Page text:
They were just diving. Jumping from the edge of the boat, they giggled and gurgled, collapsed, foaming, into the cooling sea. One of them essayed a clumsy somersault, another simply fell as if pushed. His arms pinwheeled for balance then he dropped like a cartoon character with whom gravity had caught up.
She stood by the rail, gripped the foam rubber edging with her toes and braced. She was not merely diving. She had plans. She was reaching out to something larger, out to the edge of sight. Beyond the horizon, out to where the Sun was dousing its evening heat in a haze of orange. She grabbed at the last of the light, arms outstretched, caught between worship and desire.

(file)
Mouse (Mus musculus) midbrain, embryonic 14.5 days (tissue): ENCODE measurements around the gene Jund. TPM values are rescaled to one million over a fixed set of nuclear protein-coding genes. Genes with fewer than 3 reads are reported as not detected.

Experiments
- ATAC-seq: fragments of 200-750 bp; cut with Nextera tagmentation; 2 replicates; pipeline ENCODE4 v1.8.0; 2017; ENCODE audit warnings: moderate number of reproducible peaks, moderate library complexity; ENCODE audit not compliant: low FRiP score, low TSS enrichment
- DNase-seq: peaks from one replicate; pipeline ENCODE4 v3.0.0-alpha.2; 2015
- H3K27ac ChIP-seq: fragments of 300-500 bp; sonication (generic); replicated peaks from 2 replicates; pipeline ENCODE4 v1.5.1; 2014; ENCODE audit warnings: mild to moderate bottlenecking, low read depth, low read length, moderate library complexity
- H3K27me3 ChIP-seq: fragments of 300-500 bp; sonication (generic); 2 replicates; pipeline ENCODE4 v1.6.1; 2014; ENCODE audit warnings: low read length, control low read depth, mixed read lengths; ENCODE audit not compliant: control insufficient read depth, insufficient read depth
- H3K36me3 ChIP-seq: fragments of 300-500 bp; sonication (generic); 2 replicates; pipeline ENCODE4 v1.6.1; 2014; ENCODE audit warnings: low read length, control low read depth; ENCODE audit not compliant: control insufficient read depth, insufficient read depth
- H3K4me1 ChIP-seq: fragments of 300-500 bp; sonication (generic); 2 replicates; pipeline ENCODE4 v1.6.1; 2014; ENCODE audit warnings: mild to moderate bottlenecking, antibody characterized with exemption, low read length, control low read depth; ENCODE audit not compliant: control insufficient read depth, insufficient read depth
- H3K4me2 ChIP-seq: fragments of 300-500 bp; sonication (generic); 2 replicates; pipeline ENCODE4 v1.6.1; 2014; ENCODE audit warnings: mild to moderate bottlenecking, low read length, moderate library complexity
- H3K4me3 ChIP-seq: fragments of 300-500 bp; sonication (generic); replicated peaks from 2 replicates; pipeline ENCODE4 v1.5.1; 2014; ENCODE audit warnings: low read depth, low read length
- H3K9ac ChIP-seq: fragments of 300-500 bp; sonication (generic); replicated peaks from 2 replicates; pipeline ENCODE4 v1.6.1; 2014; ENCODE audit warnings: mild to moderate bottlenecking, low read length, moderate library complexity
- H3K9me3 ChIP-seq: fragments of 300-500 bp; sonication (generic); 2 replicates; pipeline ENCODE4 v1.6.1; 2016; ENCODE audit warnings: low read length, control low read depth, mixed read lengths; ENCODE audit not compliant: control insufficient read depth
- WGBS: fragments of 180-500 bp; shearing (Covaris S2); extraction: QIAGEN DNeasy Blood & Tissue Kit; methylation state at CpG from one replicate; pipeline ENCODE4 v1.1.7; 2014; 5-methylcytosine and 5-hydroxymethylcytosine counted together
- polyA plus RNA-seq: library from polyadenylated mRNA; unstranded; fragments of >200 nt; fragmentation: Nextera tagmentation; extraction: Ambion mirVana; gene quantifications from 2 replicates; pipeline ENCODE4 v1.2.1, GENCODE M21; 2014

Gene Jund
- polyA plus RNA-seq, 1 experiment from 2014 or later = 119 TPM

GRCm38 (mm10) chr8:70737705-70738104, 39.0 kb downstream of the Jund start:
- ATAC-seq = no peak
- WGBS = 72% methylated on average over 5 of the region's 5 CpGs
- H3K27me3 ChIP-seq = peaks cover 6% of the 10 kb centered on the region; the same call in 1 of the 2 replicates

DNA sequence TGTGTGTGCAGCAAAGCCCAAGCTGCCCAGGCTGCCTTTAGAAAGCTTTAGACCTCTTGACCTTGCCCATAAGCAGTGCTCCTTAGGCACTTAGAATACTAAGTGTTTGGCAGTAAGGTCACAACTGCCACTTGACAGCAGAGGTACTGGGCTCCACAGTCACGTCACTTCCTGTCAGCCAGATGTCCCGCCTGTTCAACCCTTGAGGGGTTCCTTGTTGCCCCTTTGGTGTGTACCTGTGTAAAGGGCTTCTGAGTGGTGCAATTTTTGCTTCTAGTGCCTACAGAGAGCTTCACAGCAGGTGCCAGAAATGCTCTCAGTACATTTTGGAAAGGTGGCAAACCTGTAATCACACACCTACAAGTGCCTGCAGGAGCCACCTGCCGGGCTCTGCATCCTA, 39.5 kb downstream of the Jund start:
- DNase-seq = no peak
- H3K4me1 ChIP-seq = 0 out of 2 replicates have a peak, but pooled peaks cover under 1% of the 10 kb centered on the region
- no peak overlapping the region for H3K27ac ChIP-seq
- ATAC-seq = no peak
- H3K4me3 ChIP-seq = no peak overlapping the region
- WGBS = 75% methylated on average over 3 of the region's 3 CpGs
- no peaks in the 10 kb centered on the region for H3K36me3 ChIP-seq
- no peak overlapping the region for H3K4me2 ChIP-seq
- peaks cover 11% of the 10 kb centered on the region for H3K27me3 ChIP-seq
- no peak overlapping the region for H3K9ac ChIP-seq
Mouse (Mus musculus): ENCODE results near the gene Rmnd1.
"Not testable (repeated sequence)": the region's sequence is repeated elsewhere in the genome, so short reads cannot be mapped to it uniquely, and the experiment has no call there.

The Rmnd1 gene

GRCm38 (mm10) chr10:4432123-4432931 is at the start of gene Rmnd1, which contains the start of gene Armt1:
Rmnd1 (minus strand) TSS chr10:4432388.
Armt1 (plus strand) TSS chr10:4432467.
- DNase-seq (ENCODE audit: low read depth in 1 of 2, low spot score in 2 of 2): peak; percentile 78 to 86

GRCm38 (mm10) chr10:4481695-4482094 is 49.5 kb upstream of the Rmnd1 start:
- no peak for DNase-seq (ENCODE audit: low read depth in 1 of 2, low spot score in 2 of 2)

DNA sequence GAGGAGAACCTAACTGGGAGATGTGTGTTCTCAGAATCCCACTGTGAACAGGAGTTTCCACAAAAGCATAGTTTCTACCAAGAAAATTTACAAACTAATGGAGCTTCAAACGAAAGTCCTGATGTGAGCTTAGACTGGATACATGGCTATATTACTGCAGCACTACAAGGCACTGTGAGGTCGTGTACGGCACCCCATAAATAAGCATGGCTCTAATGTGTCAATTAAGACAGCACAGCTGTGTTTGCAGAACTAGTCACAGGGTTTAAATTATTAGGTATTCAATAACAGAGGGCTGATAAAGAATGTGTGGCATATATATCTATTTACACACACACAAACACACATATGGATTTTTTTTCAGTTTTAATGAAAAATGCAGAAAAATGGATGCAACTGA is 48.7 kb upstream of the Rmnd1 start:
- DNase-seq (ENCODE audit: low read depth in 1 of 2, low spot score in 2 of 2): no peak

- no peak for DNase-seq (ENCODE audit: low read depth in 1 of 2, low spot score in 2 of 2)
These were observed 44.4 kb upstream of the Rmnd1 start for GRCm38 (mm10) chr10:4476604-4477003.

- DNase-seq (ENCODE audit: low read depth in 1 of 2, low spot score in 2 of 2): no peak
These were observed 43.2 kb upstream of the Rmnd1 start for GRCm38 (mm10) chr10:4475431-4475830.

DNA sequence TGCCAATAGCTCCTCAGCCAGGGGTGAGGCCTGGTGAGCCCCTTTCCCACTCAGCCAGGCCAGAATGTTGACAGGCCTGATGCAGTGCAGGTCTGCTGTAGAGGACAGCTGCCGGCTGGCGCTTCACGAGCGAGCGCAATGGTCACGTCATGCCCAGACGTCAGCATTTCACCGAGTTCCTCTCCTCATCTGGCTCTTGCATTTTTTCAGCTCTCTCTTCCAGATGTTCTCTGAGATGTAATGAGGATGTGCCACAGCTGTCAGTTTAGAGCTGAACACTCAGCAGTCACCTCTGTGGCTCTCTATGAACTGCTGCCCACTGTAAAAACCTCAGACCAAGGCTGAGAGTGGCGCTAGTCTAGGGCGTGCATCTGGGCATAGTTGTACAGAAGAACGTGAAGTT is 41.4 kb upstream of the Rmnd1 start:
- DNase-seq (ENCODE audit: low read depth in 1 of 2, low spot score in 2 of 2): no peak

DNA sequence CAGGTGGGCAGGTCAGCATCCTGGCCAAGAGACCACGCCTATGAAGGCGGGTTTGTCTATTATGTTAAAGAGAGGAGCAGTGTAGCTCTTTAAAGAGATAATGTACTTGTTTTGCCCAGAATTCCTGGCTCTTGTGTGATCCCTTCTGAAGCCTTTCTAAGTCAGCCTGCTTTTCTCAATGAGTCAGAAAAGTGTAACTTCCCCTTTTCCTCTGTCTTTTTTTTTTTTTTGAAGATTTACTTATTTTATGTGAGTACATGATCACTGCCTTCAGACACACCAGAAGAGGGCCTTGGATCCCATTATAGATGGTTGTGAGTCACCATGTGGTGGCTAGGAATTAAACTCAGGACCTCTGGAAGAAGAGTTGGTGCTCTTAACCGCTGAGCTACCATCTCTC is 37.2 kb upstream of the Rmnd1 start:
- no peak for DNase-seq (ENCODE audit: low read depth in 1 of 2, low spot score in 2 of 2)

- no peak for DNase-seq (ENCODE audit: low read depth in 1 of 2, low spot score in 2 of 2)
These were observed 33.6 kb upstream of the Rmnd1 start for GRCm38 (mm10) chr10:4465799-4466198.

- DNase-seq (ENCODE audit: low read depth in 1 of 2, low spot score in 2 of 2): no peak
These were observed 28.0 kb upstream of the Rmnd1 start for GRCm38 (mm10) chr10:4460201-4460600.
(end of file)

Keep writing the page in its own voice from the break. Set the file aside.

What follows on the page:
Her hands almost closed. She felt the soft static heat press them apart, saw caught between them the globe of the Sun. She bathed in its warmth, glowing through her. It radiated from her palms, where sat invisible the centre of the Solar System. For a precious second, maybe two, she hung in the air and everything swung about her.
Later that evening she sat, dazed, on the beach. The light of a bonfire prickled at her features. A man sat beside her, noted her darkened skin and glazed eyes. “Caught the Sun?” he asked.